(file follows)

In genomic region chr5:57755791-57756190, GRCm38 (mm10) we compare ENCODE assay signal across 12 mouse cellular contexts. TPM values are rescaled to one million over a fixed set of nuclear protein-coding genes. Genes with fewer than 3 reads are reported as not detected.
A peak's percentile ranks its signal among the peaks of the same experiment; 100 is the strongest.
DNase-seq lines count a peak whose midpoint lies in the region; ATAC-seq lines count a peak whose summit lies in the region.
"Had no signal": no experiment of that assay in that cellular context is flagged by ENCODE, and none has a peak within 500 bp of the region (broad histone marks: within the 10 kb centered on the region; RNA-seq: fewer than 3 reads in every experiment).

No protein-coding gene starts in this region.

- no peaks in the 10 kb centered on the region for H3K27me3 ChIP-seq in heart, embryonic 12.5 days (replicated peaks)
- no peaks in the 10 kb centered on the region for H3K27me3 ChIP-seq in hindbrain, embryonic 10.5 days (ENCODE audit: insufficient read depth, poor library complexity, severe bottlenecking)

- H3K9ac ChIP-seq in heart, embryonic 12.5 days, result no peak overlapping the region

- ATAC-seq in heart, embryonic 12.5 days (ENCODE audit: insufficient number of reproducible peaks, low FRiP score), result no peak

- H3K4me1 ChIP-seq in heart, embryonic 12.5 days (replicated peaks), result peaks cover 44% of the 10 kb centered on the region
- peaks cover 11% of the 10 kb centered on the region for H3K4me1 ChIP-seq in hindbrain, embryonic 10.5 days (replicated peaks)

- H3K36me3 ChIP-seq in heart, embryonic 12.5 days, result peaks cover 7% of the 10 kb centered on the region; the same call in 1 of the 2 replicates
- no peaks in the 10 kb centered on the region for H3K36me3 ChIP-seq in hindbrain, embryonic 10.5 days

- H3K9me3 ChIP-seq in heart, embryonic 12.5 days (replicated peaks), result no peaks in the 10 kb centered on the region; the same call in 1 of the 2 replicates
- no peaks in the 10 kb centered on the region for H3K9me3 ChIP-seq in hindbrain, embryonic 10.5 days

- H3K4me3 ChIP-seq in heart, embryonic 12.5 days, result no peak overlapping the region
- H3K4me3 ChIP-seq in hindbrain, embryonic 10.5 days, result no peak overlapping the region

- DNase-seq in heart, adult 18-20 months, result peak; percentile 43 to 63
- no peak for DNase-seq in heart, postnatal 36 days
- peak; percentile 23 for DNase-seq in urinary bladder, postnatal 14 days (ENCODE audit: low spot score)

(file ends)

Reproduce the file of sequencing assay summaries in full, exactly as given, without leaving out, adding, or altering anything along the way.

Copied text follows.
In genomic region chr5:57755791-57756190, GRCm38 (mm10) we compare ENCODE assay signal across 12 mouse cellular contexts. TPM values are rescaled to one million over a fixed set of nuclear protein-coding genes. Genes with fewer than 3 reads are reported as not detected.
A peak's percentile ranks its signal among the peaks of the same experiment; 100 is the strongest.
DNase-seq lines count a peak whose midpoint lies in the region; ATAC-seq lines count a peak whose summit lies in the region.
"Had no signal": no experiment of that assay in that cellular context is flagged by ENCODE, and none has a peak within 500 bp of the region (broad histone marks: within the 10 kb centered on the region; RNA-seq: fewer than 3 reads in every experiment).

No protein-coding gene starts in this region.

- no peaks in the 10 kb centered on the region for H3K27me3 ChIP-seq in heart, embryonic 12.5 days (replicated peaks)
- no peaks in the 10 kb centered on the region for H3K27me3 ChIP-seq in hindbrain, embryonic 10.5 days (ENCODE audit: insufficient read depth, poor library complexity, severe bottlenecking)

- H3K9ac ChIP-seq in heart, embryonic 12.5 days, result no peak overlapping the region

- ATAC-seq in heart, embryonic 12.5 days (ENCODE audit: insufficient number of reproducible peaks, low FRiP score), result no peak

- H3K4me1 ChIP-seq in heart, embryonic 12.5 days (replicated peaks), result peaks cover 44% of the 10 kb centered on the region
- peaks cover 11% of the 10 kb centered on the region for H3K4me1 ChIP-seq in hindbrain, embryonic 10.5 days (replicated peaks)

- H3K36me3 ChIP-seq in heart, embryonic 12.5 days, result peaks cover 7% of the 10 kb centered on the region; the same call in 1 of the 2 replicates
- no peaks in the 10 kb centered on the region for H3K36me3 ChIP-seq in hindbrain, embryonic 10.5 days

- H3K9me3 ChIP-seq in heart, embryonic 12.5 days (replicated peaks), result no peaks in the 10 kb centered on the region; the same call in 1 of the 2 replicates
- no peaks in the 10 kb centered on the region for H3K9me3 ChIP-seq in hindbrain, embryonic 10.5 days

- H3K4me3 ChIP-seq in heart, embryonic 12.5 days, result no peak overlapping the region
- H3K4me3 ChIP-seq in hindbrain, embryonic 10.5 days, result no peak overlapping the region

- DNase-seq in heart, adult 18-20 months, result peak; percentile 43 to 63
- no peak for DNase-seq in heart, postnatal 36 days
- peak; percentile 23 for DNase-seq in urinary bladder, postnatal 14 days (ENCODE audit: low spot score)